Anyone who believes that the tactics used by Western armies since the Second World War are in any way comparable to those employed by the Athenians at Marathon needs to read more about modern warfare, where small-unit tactics have become the norm. As regards the supposed “Western” distaste for skirmishing and ambush and other “dishonourable” ways of fighting, I suggest you look up, for example, the American policy on using drones for carrying out assassination missions.
Furthermore, there is nothing decidedly “Western” about the way that, for example, the ancient Greeks fought. Fighting pitched battles, often in formation, is the way that most relatively large entities solved their military differences when they sought each other out in open terrain. Do we consider the Battle of Kadesh, for example, in which the Egyptians and Hittites fought each other with large armies deployed in formations, as an example of a “Western” war? What of the pitched battles that the ancient Chinese engaged in? Or the large-scale encounters between Mesoamerican rivals? Are all of those examples of the “Western” way of war?
Fighting in formation is not distinctly Greek. Even Herodotus considers the separation of troops into distinct units not a Greek invention, but attributes this to the Median king Cyaxaras, who ruled ca. 625–585 BC (Hdt. 1.103). The phalanx is usually regarded as a typically Greek construct, but this is incorrect in the light of clear artistic evidence from the Near East and Egypt, among many other places.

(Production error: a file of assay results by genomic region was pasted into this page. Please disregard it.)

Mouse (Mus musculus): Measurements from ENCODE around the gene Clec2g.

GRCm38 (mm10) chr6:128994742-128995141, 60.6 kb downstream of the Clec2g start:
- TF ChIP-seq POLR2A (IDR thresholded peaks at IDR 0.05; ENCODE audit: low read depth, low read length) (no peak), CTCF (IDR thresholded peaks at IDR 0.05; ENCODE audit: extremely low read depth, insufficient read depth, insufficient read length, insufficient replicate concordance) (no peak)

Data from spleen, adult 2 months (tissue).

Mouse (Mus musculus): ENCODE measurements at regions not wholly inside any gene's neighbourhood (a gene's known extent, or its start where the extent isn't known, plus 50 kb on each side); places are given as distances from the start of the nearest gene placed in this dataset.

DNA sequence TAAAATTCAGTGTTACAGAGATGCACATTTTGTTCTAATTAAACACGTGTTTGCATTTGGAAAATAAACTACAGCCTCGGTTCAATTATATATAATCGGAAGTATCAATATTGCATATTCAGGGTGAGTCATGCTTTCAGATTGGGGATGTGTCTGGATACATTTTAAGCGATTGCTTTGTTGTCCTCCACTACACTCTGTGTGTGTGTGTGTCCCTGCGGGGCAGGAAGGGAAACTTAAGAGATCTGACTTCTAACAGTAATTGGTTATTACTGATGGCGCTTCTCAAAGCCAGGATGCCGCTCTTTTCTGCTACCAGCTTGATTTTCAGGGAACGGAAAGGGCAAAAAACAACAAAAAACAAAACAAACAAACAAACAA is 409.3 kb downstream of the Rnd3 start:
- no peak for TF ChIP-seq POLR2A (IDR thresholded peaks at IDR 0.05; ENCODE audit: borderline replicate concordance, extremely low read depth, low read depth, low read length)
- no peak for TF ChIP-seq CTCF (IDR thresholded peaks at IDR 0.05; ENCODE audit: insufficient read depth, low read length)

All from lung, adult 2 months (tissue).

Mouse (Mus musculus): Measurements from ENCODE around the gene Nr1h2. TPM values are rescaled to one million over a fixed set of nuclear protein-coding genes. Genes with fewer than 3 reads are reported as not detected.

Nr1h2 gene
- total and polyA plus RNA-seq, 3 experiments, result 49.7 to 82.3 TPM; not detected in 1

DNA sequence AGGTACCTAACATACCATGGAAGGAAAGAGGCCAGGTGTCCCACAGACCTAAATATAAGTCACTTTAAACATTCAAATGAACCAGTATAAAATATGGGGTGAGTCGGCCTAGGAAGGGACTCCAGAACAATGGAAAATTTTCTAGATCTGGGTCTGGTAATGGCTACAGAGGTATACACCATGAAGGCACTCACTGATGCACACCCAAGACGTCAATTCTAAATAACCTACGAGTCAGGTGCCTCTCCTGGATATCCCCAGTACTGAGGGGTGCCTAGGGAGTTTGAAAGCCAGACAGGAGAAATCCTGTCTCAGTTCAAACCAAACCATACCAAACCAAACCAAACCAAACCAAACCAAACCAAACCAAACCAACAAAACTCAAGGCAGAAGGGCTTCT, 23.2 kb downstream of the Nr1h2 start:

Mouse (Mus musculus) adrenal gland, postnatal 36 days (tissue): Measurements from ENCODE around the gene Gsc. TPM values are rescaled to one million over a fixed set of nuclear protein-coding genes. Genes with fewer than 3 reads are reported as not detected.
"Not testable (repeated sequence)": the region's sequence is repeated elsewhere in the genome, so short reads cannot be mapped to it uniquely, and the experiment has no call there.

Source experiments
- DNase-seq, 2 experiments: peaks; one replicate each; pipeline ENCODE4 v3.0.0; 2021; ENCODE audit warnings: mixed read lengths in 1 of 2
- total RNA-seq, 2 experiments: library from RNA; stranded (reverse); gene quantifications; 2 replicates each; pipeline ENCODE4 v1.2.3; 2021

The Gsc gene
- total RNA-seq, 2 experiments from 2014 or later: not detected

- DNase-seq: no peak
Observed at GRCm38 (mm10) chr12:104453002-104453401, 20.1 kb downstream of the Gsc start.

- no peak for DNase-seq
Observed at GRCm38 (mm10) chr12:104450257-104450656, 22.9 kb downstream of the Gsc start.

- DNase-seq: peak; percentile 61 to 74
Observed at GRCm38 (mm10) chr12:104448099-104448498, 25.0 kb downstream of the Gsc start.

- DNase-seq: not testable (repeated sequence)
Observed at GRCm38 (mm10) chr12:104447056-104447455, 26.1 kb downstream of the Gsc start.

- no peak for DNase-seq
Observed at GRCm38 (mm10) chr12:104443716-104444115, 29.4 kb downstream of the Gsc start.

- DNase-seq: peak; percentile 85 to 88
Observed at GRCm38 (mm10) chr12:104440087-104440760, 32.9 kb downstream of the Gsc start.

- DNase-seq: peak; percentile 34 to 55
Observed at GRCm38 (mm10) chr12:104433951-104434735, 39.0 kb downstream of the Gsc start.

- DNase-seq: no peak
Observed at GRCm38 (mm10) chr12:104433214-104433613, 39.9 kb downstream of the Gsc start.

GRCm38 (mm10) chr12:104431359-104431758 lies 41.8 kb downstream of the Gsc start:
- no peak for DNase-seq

One scene on the Sumerian “Stela of the Vultures”, which predates the famous Chigi olpe by nearly two thousand years, depicts warriors with spears and axes in a tight formation; another scene depicts multiple ranks of warriors with spears and shields forming what can only be described as a phalanx. A well-known wooden model from an 11th-dynasty tomb in Egypt (ca. 2000 BC) depicts spearmen with shields marching in a rectangular formation, four men wide and ten men deep.
A useless phrase
In other words, the phrase “Western way of war” is useless and should be avoided by anyone who is a serious student of the past. The dichotomy between “East” and “West” only serves to drive people apart and to obfuscate matters. Certainly, anyone studying ancient Greece – of all cultures! – should be keenly aware just how difficult it is to separate “East” from “West”.